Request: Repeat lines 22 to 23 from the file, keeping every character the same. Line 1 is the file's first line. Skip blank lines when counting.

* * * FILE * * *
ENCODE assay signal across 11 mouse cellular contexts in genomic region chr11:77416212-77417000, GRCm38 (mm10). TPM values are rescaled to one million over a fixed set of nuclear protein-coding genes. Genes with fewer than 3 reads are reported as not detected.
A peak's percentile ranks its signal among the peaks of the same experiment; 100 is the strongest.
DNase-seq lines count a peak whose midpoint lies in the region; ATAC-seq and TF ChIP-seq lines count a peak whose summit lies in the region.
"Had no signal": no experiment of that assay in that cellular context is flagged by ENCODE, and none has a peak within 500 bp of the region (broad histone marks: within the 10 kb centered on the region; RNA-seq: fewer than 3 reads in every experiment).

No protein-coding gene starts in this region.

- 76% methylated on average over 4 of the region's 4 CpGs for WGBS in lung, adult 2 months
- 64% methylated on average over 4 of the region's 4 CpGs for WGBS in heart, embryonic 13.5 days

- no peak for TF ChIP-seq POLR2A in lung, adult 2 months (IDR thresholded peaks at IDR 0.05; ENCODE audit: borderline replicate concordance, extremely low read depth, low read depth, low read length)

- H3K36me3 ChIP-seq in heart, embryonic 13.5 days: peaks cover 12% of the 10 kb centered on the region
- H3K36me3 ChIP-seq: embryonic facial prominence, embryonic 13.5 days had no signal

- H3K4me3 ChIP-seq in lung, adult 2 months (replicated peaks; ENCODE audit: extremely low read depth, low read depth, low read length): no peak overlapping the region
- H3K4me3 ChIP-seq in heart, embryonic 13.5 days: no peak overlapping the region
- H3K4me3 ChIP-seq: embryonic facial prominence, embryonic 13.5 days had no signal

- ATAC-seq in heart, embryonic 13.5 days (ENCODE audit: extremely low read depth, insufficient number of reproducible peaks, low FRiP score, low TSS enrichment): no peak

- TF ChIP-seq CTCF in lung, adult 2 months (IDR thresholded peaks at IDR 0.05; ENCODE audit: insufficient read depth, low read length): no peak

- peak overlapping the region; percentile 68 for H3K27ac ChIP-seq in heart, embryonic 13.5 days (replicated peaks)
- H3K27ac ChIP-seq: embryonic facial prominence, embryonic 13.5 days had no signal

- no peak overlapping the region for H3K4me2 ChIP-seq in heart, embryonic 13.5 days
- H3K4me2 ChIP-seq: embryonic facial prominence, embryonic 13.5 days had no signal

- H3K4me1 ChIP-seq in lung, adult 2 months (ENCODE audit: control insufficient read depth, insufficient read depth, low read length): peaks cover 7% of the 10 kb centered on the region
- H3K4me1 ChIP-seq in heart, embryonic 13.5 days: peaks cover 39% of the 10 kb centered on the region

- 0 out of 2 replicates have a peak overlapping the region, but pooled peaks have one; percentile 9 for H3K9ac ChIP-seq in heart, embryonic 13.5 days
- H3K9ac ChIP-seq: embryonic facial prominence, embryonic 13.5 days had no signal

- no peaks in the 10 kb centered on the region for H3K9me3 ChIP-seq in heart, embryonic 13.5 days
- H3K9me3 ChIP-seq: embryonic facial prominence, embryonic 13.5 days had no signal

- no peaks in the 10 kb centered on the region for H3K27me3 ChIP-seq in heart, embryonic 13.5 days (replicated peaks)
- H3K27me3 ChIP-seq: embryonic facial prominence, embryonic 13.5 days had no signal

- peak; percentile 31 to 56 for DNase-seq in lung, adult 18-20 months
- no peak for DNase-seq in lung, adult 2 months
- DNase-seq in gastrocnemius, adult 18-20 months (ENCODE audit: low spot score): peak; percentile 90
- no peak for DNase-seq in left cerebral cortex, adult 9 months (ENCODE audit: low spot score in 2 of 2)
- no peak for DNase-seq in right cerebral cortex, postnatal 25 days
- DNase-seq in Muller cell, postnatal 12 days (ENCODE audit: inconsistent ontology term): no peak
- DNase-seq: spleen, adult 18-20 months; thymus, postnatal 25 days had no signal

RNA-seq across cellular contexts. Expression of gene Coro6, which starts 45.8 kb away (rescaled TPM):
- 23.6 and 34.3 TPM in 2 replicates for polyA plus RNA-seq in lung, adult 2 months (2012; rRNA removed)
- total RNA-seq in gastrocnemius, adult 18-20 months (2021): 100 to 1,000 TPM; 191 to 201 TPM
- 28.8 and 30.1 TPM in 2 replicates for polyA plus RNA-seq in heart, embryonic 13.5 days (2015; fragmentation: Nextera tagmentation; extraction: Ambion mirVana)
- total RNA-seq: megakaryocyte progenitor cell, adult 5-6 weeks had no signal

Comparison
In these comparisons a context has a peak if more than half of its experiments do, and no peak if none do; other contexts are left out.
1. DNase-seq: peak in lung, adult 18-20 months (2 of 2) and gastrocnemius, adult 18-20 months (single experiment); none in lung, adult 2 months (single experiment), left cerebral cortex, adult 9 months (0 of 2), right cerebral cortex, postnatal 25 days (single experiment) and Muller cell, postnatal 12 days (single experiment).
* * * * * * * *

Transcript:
- 0 out of 2 replicates have a peak overlapping the region, but pooled peaks have one; percentile 9 for H3K9ac ChIP-seq in heart, embryonic 13.5 days
- H3K9ac ChIP-seq: embryonic facial prominence, embryonic 13.5 days had no signal